Despite being Madagascar’s number-one beach destination, attracting thousands of sunscreen-slathered tourists from across the globe year round, Nosy Be and its surrounding islands remain paradise in the buff. Luxury doesn’t always mean electricity or even a good mattress, but it’s this exact lack of 21st-century fluff that makes it so appealing in the first place. With only one super-pimp package resort (aimed squarely at the Italian charter market), Nosy Be is refreshingly void of bling. This is an island where you can read a trashy novel in the sand without ever hearing the whir of jet-skis.
Although Nosy Be’s beaches (and resorts) don’t look as fantasy-fulfilling as some in the Caribbean or Greece, they do win points for tranquillity, gorgeous light, sparkling clear turquoise water (void of the seaweed that plagues many Eastern African beaches) and excellent al fresco restaurants serving seafood feasts on the sand.
The air is scented with ylang-ylang and vanilla and the pace of life is as slow and drawn-out as the island’s killer sunsets. As the sky turns pink and purple the last rays of sun make silhouettes of the wooden pirogues and women clad in bright sarongs walking home with the day’s catch in buckets on their heads. This event, which starts around 5.45pm and manages to stretch on for nearly an hour, is more intense and captivating than any movie you’ll ever see. And as most of Nosy Be’s infrastructure is on its western edge, you can witness the big yellow ball disappearing into the shadowed sea straight from the comfort of your bungalow’s saggy mattress should you choose.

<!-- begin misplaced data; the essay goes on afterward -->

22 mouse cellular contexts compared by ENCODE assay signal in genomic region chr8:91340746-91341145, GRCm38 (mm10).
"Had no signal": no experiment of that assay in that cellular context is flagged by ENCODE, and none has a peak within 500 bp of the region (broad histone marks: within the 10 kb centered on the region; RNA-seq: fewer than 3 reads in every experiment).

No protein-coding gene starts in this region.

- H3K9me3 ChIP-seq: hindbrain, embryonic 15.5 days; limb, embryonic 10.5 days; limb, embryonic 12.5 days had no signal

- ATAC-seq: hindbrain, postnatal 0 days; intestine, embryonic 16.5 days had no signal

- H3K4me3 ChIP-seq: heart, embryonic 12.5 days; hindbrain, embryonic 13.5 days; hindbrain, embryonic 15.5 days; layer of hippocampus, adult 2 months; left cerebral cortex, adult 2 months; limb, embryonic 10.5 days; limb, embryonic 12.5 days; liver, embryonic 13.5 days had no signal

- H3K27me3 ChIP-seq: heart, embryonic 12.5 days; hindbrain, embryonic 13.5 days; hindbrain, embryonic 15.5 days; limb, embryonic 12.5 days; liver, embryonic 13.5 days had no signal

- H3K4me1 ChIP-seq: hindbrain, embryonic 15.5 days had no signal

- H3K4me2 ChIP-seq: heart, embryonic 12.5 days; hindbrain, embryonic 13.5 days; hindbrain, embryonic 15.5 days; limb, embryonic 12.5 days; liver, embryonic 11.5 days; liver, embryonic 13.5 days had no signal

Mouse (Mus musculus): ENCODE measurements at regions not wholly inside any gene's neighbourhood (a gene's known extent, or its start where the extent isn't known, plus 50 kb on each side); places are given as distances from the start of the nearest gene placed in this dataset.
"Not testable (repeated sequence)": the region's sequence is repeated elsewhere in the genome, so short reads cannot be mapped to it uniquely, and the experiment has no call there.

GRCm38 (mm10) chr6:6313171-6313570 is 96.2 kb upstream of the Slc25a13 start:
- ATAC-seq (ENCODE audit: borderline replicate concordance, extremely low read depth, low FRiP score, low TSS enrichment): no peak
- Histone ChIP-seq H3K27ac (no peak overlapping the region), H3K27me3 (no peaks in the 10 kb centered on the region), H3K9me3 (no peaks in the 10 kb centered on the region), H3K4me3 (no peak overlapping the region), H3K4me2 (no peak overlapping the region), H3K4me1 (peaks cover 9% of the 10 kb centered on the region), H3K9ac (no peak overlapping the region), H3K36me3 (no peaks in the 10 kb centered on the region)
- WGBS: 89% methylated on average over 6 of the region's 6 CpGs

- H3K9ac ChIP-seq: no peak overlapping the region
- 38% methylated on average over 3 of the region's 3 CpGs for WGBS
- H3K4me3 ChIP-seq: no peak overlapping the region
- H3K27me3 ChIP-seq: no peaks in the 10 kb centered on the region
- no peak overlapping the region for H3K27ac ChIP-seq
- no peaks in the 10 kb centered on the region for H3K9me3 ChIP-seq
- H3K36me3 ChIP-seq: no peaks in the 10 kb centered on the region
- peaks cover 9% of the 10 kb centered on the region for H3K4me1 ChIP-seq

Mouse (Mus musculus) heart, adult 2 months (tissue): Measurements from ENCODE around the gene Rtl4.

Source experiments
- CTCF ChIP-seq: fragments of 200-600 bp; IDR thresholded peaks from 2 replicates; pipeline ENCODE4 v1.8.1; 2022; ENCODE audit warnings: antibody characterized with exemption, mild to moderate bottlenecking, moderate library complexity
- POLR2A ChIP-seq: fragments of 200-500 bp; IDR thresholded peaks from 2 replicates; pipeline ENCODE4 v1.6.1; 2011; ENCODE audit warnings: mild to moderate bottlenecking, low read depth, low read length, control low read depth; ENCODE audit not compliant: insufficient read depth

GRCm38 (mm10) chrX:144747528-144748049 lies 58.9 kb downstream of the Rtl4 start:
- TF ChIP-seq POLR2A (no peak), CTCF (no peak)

Nosy Be is the most expensive destination in Madagascar, and rooms can cost twice as much here as on the mainland. Still, compared to Europe or North America, prices remain relatively low and many visitors find the lack of major development and mora mora (slowly slowly) lifestyle worth the few extra euros it costs to get here. The climate is sunny all year round, but there’s a risk of cyclones in February and March.
For the best-hued water and whitest sand head as far north as possible. With its fields of sugarcane, rum distilleries and single-gauge railway, inland Nosy Be has a faintly Caribbean atmosphere. If you can drag yourself away from the beach there are some beautiful out-of-the-way corners to explore.